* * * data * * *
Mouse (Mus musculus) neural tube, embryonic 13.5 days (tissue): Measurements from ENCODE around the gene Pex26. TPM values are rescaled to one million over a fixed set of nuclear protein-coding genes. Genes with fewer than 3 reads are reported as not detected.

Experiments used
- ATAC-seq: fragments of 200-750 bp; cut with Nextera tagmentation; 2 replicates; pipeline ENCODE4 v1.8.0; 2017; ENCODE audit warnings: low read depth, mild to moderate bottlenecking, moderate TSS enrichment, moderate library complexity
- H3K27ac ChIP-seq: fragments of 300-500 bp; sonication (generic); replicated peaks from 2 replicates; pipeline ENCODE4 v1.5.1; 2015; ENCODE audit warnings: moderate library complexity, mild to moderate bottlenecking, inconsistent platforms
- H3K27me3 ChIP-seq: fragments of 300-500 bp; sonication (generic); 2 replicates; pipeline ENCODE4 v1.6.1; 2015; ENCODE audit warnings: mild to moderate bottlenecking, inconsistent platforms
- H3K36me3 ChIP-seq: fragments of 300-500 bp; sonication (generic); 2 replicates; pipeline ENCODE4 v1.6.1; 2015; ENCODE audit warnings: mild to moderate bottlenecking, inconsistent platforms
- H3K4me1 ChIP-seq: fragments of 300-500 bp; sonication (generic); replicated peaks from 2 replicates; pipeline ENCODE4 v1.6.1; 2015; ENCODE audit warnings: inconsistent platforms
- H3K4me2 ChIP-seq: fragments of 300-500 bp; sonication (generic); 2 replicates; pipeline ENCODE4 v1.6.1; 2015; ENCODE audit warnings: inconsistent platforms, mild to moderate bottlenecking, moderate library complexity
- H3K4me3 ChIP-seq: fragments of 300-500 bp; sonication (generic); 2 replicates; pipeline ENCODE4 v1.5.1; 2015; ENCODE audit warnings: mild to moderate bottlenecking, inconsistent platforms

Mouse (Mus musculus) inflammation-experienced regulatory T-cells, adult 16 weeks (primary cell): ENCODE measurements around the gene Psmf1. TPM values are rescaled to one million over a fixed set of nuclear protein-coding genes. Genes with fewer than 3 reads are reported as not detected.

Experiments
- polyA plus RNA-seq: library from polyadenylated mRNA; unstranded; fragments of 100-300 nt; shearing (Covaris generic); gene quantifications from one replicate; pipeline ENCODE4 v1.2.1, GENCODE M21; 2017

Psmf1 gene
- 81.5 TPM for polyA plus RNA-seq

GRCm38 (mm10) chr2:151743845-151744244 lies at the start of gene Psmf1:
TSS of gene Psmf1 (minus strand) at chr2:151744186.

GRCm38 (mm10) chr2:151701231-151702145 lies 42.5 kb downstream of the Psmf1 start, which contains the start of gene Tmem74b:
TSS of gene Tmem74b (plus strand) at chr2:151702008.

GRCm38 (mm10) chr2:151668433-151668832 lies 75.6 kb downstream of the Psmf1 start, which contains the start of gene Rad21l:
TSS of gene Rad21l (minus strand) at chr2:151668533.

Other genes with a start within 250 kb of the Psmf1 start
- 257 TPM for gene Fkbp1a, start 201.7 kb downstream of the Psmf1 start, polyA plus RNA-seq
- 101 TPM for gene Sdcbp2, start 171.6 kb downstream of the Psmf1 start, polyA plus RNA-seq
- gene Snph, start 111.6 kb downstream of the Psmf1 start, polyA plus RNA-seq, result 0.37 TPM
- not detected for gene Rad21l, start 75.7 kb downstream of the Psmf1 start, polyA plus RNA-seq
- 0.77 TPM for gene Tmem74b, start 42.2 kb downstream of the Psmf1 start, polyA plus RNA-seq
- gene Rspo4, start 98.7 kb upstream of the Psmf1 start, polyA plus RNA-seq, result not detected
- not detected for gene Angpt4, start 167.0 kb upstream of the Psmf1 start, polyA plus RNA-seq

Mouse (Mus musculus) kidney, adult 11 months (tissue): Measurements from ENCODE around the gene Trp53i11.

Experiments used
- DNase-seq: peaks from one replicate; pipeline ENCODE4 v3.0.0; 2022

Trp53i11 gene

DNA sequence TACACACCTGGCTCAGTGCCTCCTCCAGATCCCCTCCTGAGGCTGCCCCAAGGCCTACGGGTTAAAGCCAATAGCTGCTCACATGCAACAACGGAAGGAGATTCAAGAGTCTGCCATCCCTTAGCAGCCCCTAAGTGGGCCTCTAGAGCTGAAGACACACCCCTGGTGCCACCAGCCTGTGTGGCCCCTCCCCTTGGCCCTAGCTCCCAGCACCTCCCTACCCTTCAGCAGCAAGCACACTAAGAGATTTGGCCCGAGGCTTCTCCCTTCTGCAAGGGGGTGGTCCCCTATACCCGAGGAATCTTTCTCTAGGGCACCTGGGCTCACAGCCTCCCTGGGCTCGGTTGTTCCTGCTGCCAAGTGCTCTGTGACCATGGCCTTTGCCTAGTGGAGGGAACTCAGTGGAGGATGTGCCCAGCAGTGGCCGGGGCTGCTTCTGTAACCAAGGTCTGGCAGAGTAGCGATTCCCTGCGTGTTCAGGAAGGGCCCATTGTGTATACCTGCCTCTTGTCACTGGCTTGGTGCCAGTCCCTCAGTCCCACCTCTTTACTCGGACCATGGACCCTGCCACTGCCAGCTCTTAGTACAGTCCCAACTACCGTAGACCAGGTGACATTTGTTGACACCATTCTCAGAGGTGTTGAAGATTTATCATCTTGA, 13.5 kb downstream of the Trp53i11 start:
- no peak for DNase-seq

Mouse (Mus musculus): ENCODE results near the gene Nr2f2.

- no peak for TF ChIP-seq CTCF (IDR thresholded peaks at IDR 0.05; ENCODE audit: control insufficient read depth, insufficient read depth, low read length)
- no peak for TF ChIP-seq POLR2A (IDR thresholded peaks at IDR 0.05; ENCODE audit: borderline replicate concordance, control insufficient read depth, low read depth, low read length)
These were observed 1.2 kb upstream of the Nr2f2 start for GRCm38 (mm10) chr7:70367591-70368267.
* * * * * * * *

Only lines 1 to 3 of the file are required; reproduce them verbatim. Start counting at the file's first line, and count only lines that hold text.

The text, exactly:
Mouse (Mus musculus) neural tube, embryonic 13.5 days (tissue): Measurements from ENCODE around the gene Pex26. TPM values are rescaled to one million over a fixed set of nuclear protein-coding genes. Genes with fewer than 3 reads are reported as not detected.

Experiments used
- ATAC-seq: fragments of 200-750 bp; cut with Nextera tagmentation; 2 replicates; pipeline ENCODE4 v1.8.0; 2017; ENCODE audit warnings: low read depth, mild to moderate bottlenecking, moderate TSS enrichment, moderate library complexity